Today’s blog comes from one of our amazing Satori Business Success Coaches and company CEO, Dave Chamberlain.
Last week we talked about the importance of tracking your stats and how each and every bit of information can help you see improvement and shortcomings within your martial arts school business.
In addition to the stats I listed (see previous post), our Kovar’s Satori Academies have also track average revenue per student, which is calculated by dividing total revenue by your student count. Tracking this number helps ensure nothing falls through the cracks in revenue collection. For example, if your tuition is $159 per month, but your average revenue per student is $120, you need to inspect to find out why there is a $39 dollar difference between your tuition amount and your average revenue per student collections.
Next, we can then track the cost per student, which is calculated by dividing your direct costs and operating costs by your number of students.
And finally, we track the net profit per student, which is calculated by subtracting the cost per student from the average revenue per student. Please see the chart, below.
|Jan||Feb||Mar||YTD||Q1 - 2015||YOY|
|Avg Rev/Student||$ 133||$ 137||$ 130||$ 135||$ 134||$ 1|
|Avg Cost/Student||$ 95||$ 94||$ 96||$ 96||$ 100||$ (4)|
|Net Profit/Student||$ 38||$ 43||$ 34||$ 39||$ 34||$ 5|
We track these three metrics because it brings these dollar amounts to lower values that we can more easily wrap our heads around. However, these numbers - and really all stats - are only valuable if you compare them to past results for context.
We learned several years ago to look at quits by belt rank. This can be an excellent method for seeing trends occurring in your school. We had an academy with the largest Lil' Samurai program in our eight schools that suddenly started to lose Lil' Sams from their program, having noticed the drop in the Quits By Belt Rank report. When we approached the school with what we found, they admitted they had swapped instructors and now had someone teaching the Lil' Samurai program who clearly was better with adults than with children. Tracking quits by belt rank allowed us to identify and correct an issue that we might not have otherwise seen. Please see sample chart, below.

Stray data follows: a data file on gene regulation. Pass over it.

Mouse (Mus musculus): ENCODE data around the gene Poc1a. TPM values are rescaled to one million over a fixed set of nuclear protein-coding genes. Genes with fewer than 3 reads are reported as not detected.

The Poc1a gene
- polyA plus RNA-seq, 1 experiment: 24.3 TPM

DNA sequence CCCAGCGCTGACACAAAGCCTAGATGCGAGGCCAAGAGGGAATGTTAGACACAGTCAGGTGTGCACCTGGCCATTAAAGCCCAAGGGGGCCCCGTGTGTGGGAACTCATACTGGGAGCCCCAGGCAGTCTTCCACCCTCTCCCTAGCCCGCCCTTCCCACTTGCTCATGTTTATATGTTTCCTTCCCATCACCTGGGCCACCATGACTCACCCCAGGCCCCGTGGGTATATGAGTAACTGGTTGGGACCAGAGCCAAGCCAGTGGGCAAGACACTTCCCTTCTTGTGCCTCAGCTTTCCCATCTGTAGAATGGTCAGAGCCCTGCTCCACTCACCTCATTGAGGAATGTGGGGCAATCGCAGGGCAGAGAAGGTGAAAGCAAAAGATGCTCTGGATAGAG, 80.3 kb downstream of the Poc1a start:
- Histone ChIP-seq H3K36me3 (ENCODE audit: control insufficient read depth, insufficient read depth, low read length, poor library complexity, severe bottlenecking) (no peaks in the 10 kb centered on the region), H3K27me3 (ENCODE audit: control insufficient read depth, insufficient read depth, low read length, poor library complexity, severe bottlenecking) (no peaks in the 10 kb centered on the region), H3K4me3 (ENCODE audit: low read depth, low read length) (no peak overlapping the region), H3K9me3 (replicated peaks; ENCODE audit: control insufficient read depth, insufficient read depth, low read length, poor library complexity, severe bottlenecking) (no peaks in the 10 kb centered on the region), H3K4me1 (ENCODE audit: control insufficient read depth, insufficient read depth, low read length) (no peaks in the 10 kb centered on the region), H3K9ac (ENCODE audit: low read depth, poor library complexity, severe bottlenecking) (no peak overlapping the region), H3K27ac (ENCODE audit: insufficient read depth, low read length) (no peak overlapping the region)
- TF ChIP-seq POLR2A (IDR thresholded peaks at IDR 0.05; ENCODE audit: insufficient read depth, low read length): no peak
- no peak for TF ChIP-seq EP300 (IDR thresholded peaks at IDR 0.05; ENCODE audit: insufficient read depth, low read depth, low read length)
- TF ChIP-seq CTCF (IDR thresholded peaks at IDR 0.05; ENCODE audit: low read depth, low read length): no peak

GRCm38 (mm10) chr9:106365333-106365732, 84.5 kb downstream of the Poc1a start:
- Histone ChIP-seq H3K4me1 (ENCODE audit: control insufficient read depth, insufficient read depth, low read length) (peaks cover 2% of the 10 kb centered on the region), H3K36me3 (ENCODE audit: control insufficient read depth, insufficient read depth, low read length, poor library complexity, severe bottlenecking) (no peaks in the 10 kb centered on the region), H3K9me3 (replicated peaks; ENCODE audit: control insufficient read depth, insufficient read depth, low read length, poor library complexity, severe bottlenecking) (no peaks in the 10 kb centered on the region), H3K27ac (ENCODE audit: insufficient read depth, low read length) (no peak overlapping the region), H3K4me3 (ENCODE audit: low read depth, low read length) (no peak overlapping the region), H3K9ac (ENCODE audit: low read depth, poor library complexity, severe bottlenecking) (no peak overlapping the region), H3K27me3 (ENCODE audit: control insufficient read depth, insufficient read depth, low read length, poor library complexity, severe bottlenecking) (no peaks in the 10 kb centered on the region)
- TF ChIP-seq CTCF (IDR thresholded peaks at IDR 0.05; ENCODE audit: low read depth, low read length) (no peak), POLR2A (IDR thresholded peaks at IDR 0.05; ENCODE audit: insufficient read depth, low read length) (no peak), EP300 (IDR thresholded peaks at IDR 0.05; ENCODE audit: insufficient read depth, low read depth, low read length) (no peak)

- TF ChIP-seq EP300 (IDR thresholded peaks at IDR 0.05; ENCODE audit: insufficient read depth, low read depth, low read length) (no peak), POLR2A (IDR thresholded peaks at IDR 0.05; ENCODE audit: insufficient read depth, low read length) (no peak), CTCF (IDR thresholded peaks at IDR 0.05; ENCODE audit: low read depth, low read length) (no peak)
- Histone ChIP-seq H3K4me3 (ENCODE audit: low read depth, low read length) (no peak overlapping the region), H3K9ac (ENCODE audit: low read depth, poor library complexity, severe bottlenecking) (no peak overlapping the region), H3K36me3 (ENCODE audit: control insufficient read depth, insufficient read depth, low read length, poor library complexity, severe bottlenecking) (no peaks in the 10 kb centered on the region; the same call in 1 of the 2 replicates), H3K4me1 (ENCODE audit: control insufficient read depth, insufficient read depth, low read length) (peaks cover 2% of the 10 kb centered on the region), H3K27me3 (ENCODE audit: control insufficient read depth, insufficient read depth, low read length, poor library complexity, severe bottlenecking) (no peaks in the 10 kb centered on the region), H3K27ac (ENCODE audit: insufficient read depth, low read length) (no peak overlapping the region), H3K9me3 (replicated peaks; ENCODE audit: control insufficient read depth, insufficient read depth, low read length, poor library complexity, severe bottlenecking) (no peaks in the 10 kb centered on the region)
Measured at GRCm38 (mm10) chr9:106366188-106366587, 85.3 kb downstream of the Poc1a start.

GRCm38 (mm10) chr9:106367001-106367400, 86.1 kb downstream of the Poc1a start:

Quits By Belt Rank
Again, tracking our statistics and comparing them to our past results has been a cornerstone of our success. If you aren't tracking metrics, or not tracking them as diligently as you should, please think about implementing stats tracking in your school or schools. If this is new to you, start small and make sure to only track the stats that provides you the information to improve.
Until next time, all the best in providing martial arts instruction that is changing the world for the better.
Check in last week's for Part I: The Value Of Tracking Useful Metrics of this blog on other key metrics we use to run our business.
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ABOUT AUTHOR: DAVE CHAMBERLAIN
Dave Chamberlain is a seasoned senior executive with experience in high-profile corporate environments and fast-growing start-ups. He is a proven leader with a consistent track record of success. Prior to joining Kovar's Satori Academy, he held executive management positions at Gateway Computer and IBM. Mr. Chamberlain found his way to Kovar's after his daughter began as a student in one of the Kovar's Academies, shortly thereafter Dave Chamberlain began training. He has since earned his 2nd degree Black Belt and is training for his third.
Dave Chamberlain joined Kovar's in 2006 and now serves as the CEO working side-by-side with Kyoshi Kovar to make Kovar's and their clients successful. Mr. Chamberlain brings a wealth of both small and large business experience to the table. When coupled with his passion for Martial Arts and the belief that it can and does positively impact the lives of those who train, he remains a strong advocate for the Martial Arts Industry.